Photograph by Kerry Hayes
Cut Your Lawn Mister?: Wolverine moonlights as Edward Scissorhands in the new X-Men movies.
X or WWF?
'X-Men: The Last Stand.' Blessed are the toy makers.
By Richard von Busack
THE GOVERNMENT has finally some peace with mutants, thanks to a strangely doddering president (Josef Sommer). Still, Magneto (Ian McKellen) is at large. A blue-haired Beast (Kelsey Grammer) is now a cabinet secretary dealing with the mutant question. The truce ends when a San Francisco gem-tech lab discovers a cure for mutants.
The remedy has something to do with the blood of a pale child, meanly called Leech (Cameron Bright of Thank You For Smoking). Heavily guarded though the boy is, Magneto's Brotherhood finds him and determines to kidnap him. Meanwhile, crisis in the Xavier School leaves the Uncanny X-Men in disarray. Worse, the resurrected and all-powerful Jean Grey (Famke Janssen) is now the cataclysmic Phoenix, recalled by all fans of writer Chris Claremont. The mutant warrior who loves her—the sardonic Wolverine (Hugh Jackman)—must try to bring her back.
X-Men: The Last Stand is not a shoddy film, and it does what it promises. For those who love superhero combat, the fight scenes make up for the lack of human (or mutant) interest. With 45 years of comic-book mutants to parade out, it's no wonder the playing field gets crowded. Like the third Batman film, this seems to have been made to benefit the toy makers.
Director Brett Ratner was everything the photosphere dreaded, a clock-puncher who has the characters hit their marks and speak their lines in loud, clear voices. Under Ratner's direction, the scenes in hallways and bedrooms—the seemingly insignificant pieces that hold a movie together—are almost all seemingly one-take performances by disinterested actors.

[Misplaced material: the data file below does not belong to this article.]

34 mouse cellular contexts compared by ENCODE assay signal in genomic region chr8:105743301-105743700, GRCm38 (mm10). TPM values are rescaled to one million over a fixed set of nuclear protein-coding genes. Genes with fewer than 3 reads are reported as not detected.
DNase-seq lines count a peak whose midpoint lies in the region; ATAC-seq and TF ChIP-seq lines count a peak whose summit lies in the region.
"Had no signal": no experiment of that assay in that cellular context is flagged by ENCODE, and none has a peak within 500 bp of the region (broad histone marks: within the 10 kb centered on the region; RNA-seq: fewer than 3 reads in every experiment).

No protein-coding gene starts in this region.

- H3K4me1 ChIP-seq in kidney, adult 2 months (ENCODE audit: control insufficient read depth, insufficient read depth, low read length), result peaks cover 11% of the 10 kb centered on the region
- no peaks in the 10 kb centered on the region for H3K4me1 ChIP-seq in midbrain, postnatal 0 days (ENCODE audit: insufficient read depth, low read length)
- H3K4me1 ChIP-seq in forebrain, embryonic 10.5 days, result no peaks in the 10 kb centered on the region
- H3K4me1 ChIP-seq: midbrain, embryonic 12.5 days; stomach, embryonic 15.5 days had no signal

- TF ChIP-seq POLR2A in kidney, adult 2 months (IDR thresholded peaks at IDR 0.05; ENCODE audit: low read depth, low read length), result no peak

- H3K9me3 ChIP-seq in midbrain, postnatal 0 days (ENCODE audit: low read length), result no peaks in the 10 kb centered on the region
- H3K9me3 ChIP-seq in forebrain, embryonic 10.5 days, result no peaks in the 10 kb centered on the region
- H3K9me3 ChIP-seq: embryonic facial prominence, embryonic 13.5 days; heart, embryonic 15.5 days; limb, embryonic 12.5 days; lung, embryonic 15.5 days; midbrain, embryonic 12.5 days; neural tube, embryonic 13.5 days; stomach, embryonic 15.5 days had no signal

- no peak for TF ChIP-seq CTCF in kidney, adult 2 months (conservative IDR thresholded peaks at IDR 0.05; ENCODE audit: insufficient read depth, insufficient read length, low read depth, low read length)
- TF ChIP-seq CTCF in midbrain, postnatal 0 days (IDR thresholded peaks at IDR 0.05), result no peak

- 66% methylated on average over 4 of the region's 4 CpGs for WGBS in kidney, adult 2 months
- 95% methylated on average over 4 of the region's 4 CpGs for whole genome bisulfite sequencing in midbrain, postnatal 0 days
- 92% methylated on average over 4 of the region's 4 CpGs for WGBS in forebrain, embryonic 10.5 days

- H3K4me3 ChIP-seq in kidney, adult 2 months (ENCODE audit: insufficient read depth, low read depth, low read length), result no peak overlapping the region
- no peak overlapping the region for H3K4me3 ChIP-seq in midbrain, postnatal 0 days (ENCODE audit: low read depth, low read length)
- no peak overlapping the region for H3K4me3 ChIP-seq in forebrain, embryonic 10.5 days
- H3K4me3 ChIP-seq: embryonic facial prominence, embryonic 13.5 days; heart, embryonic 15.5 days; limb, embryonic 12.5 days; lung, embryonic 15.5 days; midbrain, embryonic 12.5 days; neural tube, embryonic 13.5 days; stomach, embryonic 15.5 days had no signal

The well-built, efficient script leads to a series of equal duels: a human rhino called Juggernaut (Vinnie Jones) vs. Kitty "Sprite" Pryde (Ellen Page, quite good), who can fade through walls. Halle Berry's as-usual blank Storm pairs against the super-swift Callisto (Dania Ramirez) and, most literal of all, the fireball-shooting Pyro (Aaron Stanford) takes on Iceman (Shawn Ashmore). One is fire, one is ice, and to finish the ancient show-business joke, what you get when you bring them together is lukewarm water.
The first two X-Men films wove in a subtext about the fury of the Culture Wars. X-Men: The Last Stand alludes to the possibility of isolating (and, we can fear, subduing) the "gay gene." But that point isn't sharpened like it ought to be. How swiftly the first film made its case against the normal, in the opening at the muddy outskirts of a concentration camp; how crudely the theme is reiterated here, when Magneto bares the tattooed number the Nazis gave him and makes the prissy threat that no needle will ever touch his flesh again.
Where Magneto was once a marvel of pride and craft, here he is more a conventional villain. He leaves his wounded behind; he boasts of the way he uses his disciples as pawns (even Stalin waited until he was behind closed doors to express those sort of feelings).
The film is full of bits that could have been made memorable by someone with a more careful hand, someone who could have played for pathos in the scene of a woman barricading her car door against the vengeful demigod who has just lifted the Golden Gate Bridge from its caissons, someone could have brought magic to the revelation of a creature who prefers to do his reading when hanging from the ceiling.
Under Ratner's direction, the new X-Men movie doesn't leave you with any tantalizing unanswered questions. An old girlfriend told me she used to wonder how the armor on Michael Keaton's Batman came apart (I got the impression she'd like to try to undo it herself), but here you're sure how everything fits together, at the risk of a lack of mystery and the uncanny.
X-Men: The Last Stand (PG-13; 104 min.), directed by Brett Ratner, written by Simon Kinberg and Zak Penn, photographed by Dante Spinotti and starring Hugh Jackman, Ian McKellen, Halle Berry and Famke Janssen, opens May 26.
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